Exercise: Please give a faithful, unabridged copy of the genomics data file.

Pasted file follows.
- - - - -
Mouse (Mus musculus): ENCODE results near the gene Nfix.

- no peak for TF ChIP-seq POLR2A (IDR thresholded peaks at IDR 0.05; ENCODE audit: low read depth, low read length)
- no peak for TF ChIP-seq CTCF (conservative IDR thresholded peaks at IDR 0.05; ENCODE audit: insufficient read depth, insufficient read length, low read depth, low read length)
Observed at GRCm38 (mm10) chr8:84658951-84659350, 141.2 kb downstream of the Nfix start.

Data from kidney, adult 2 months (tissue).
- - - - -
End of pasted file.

Mouse (Mus musculus): ENCODE results near the gene Nfix.

- no peak for TF ChIP-seq POLR2A (IDR thresholded peaks at IDR 0.05; ENCODE audit: low read depth, low read length)
- no peak for TF ChIP-seq CTCF (conservative IDR thresholded peaks at IDR 0.05; ENCODE audit: insufficient read depth, insufficient read length, low read depth, low read length)
Observed at GRCm38 (mm10) chr8:84658951-84659350, 141.2 kb downstream of the Nfix start.

Data from kidney, adult 2 months (tissue).